Across the North American continent, the massive southward migration of the Monarch Butterfly is an amazing spectacle to witness. In the waning days of summer, within days of emerging from their chrysalises, the fluttering insects embark on their long journey - a staggering 4,000 kilometers (2,500 miles). Unlike the other arthropods in their summertime home ranges, Monarch Butterflies cannot withstand the frigid winter temperatures that loom on the horizon. With no experiential memories to act on, they are guided by an incredible instinct, following the same flight paths to the very same trees that their ancestors have used for countless generations.
From the rolling Appalachians to the Great Plains to the majestic Rockies to the California coastline, roaming clouds of orange and black drift toward their annual hibernation locations. Their flight appears effortless, as if they are floating on air, their wings extended into a V-formation during long periods of gliding. By the end of October, the migration is over at last. Populations to the east arrive at the Mariposa Monarca Biosphere Reserve, high in the mountainous regions of central Mexico, to settle on the local oyamel fir trees. Those west of the Rocky Mountains colonize conifer groves and eucalyptus trees along the southern California coastline in select spots like Pacific Grove and Santa Cruz.
For the next six months, the Monarch Butterflies thrive in these sanctuaries, gathering in such abundant clusters that they can completely obstruct any sight of a tree branch or trunk. When this happens, the scene resembles an artistic masterpiece as much as it does a natural phenomenon. Thick black veins and margins spread throughout otherwise orange or tawny wings, producing a pattern that evokes images of intricate stained glass designs. Small white spots speckle the bordering black margins, as do a few flecks of orange on the forewing tips.
While females tout darker veins, males display an androconium spot in the upper rear of each wing, which functions both as a source for pheromone release as well as a device for defense against predatory mammals and birds, who often mistake the sport for a large, intimidating eye. Yet, the androconium spot is not the only warning sign that keeps hungry threats at bay. The Monarch Butterflies' brightly colored wings serve as an aposematism, sending a clear, direct message to all potential predators: stay away, or risk ingesting a vile dose of poison.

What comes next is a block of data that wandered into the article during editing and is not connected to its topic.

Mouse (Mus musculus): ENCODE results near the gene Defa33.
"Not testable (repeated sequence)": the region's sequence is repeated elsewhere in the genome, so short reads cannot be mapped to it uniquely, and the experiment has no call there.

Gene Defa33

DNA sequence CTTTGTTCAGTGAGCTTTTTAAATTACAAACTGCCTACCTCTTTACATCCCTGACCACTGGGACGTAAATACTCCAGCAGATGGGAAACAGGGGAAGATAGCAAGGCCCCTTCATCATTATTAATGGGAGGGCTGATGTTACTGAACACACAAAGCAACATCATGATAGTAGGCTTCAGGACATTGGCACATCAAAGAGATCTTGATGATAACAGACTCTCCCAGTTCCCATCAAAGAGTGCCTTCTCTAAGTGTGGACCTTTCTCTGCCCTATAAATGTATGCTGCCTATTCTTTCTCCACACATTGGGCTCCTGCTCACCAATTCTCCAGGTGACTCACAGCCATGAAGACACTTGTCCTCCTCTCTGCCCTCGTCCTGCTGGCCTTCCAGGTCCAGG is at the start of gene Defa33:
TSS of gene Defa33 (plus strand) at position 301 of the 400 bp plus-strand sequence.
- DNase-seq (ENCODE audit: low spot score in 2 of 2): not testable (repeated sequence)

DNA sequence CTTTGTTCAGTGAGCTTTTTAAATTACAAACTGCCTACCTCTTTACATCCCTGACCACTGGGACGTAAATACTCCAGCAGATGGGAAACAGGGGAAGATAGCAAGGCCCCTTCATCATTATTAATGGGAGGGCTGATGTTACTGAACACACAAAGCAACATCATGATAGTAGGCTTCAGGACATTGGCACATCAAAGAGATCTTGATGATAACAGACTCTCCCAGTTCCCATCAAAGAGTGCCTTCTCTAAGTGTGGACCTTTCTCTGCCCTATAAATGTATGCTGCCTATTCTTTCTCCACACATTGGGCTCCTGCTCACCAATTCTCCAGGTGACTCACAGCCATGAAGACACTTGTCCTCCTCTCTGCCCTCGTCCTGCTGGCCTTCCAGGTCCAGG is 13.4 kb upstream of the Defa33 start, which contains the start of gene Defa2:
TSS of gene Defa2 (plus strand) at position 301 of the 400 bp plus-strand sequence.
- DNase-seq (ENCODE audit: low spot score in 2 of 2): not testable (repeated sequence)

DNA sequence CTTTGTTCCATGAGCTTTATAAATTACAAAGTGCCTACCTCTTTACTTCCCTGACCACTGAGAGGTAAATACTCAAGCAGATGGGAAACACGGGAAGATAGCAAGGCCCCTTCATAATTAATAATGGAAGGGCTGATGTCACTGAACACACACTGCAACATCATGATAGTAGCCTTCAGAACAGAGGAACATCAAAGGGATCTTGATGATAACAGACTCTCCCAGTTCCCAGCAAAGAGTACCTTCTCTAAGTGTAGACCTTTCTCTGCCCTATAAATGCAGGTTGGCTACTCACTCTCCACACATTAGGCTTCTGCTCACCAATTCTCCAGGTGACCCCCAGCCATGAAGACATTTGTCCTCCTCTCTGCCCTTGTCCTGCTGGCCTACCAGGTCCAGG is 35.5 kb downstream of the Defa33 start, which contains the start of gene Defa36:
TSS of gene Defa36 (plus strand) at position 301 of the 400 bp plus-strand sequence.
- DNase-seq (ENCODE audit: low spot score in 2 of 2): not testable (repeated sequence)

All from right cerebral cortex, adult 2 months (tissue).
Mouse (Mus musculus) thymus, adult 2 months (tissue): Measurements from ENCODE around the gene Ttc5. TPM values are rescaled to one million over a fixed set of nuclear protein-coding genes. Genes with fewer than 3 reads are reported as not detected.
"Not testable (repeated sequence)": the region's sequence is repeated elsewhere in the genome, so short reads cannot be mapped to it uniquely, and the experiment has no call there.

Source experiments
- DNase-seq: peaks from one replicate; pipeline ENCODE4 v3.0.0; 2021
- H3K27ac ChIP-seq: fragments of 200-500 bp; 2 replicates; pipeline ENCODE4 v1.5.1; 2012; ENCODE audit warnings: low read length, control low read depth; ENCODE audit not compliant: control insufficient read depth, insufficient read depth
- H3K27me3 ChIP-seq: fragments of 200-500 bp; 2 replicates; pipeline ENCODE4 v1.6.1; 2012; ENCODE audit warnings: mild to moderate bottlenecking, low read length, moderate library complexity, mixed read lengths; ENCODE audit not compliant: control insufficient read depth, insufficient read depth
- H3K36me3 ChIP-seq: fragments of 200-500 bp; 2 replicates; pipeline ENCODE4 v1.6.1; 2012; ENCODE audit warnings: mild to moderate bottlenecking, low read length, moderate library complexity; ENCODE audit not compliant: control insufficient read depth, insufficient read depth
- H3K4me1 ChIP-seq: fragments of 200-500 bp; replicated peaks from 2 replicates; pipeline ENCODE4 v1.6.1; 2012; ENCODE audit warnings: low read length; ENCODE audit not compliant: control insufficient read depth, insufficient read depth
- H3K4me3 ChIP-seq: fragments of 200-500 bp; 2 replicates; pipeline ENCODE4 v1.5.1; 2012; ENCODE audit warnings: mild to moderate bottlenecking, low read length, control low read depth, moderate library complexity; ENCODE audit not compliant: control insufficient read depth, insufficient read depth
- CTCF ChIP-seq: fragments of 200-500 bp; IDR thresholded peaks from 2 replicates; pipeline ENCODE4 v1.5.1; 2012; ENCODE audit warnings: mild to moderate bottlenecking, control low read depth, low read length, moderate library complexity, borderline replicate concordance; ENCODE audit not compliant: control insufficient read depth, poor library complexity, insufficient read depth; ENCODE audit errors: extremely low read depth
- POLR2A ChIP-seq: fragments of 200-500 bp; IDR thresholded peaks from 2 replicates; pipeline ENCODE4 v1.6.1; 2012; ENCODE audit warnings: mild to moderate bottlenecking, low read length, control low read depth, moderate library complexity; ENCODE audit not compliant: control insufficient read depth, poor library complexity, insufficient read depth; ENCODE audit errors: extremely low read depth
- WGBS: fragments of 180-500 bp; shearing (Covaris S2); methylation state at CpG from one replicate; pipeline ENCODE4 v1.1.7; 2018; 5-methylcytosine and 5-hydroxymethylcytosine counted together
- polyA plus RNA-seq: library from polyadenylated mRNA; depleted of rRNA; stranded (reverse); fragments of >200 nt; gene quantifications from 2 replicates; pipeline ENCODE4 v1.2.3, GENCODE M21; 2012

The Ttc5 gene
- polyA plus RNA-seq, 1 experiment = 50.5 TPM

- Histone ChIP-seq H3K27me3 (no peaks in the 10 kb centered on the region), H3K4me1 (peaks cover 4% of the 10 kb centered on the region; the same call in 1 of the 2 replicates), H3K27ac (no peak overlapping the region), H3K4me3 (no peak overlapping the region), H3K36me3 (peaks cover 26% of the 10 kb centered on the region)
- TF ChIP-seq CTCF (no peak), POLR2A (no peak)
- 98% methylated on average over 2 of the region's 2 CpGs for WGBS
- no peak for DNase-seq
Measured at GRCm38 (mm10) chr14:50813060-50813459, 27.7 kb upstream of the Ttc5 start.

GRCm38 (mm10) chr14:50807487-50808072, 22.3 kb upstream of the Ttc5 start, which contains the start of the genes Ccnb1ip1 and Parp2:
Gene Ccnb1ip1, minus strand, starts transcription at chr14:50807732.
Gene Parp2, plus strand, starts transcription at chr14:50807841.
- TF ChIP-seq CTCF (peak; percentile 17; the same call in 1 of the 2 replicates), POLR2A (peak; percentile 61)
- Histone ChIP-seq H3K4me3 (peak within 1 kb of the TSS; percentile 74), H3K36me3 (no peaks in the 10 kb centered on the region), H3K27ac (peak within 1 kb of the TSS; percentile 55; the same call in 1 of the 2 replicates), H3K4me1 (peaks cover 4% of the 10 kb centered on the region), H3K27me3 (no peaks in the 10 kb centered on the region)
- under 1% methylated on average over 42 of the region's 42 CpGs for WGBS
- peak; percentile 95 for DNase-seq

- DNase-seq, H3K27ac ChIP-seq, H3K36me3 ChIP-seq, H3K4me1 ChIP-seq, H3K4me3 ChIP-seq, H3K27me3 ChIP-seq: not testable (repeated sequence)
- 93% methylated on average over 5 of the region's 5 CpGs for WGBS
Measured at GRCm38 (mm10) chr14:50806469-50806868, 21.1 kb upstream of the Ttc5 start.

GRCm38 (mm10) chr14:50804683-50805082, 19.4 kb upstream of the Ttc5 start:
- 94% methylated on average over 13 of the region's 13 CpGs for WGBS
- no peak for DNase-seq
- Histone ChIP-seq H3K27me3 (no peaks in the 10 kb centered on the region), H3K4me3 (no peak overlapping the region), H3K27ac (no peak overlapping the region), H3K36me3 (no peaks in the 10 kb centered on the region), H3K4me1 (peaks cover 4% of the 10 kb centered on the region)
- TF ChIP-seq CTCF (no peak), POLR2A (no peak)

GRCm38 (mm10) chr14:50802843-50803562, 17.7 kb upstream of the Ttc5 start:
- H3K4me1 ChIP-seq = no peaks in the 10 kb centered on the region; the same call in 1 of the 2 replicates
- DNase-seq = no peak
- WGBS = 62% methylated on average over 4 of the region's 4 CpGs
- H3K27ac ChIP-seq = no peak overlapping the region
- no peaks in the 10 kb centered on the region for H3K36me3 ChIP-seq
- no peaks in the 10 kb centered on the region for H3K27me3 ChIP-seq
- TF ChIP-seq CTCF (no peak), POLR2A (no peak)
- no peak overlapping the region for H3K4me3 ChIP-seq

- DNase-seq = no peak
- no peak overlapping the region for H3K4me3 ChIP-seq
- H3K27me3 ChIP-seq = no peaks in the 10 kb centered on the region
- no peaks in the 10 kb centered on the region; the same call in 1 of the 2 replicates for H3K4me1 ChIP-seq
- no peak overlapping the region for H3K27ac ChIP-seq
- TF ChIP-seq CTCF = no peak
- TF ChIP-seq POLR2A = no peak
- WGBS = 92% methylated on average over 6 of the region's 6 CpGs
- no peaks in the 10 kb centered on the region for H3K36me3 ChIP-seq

The Monarch Butterfly feeds on a diverse array of nectar plants, but none more so than the milkweeds that fall into the Asclepiadaceae family - rich in numerous nutrients and sugars, notably cardiac glycosides. These sugary compounds, contained in particularly high concentrations within swamp milkweed, are harmless to the insect, but terrible tasting or toxic to most species of mammals and birds. Through trial and error, predators learned to avoid eating the Monarch Butterfly.
This dietary defense mechanism has ensured the species an extended existence, but it is not entirely foolproof. In Mexico, black-headed grosbeaks have discovered their immunity to the cardiac glycoside toxins and devour the butterflies in massive quantities; as much as 14% of the hibernating population can be consumed during a single winter. To the north, several species of small birds - including orioles, jays, and robins - have evolutionarily outsmarted the insects, learning to only eat the less poisonous thoracic muscles and abdominal contents. Combined with hungry mice and parasitic insects, the Monarch Butterfly has its fair share of adversity to overcome, and that does not even include the gravest threat of all: humans.
In recent years, as humans have inflicted widespread habitat destruction upon the butterfly's annual hibernation sites, Danaus plexippus has become a threatened species. While deforestation devastates wide expanses of vital habitat, the Monarch Butterfly's ultimate undoing may be its own inflexible instincts, so deeply ingrained that is impossible to consider the species will suddenly adapt and learn to seek out new overwinter grounds each year. Thus, it is man's responsibility to conserve this creature, by protecting the sacred habitats it so desperately depends on for survival.